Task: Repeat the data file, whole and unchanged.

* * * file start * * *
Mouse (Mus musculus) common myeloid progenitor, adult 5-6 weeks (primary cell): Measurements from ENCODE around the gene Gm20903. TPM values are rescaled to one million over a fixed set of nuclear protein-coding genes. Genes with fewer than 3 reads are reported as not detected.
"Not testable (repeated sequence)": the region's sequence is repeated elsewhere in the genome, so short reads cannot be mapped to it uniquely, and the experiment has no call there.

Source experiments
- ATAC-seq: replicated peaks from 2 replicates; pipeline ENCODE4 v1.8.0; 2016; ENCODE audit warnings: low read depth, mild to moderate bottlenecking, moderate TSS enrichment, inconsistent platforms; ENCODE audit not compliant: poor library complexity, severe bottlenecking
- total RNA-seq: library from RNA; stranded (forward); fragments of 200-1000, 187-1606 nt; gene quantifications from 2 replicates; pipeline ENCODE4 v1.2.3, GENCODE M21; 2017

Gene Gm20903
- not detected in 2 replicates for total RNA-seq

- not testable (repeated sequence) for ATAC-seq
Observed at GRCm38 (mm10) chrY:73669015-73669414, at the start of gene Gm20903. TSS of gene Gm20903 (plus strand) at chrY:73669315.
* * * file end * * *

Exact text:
Mouse (Mus musculus) common myeloid progenitor, adult 5-6 weeks (primary cell): Measurements from ENCODE around the gene Gm20903. TPM values are rescaled to one million over a fixed set of nuclear protein-coding genes. Genes with fewer than 3 reads are reported as not detected.
"Not testable (repeated sequence)": the region's sequence is repeated elsewhere in the genome, so short reads cannot be mapped to it uniquely, and the experiment has no call there.

Source experiments
- ATAC-seq: replicated peaks from 2 replicates; pipeline ENCODE4 v1.8.0; 2016; ENCODE audit warnings: low read depth, mild to moderate bottlenecking, moderate TSS enrichment, inconsistent platforms; ENCODE audit not compliant: poor library complexity, severe bottlenecking
- total RNA-seq: library from RNA; stranded (forward); fragments of 200-1000, 187-1606 nt; gene quantifications from 2 replicates; pipeline ENCODE4 v1.2.3, GENCODE M21; 2017

Gene Gm20903
- not detected in 2 replicates for total RNA-seq

- not testable (repeated sequence) for ATAC-seq
Observed at GRCm38 (mm10) chrY:73669015-73669414, at the start of gene Gm20903. TSS of gene Gm20903 (plus strand) at chrY:73669315.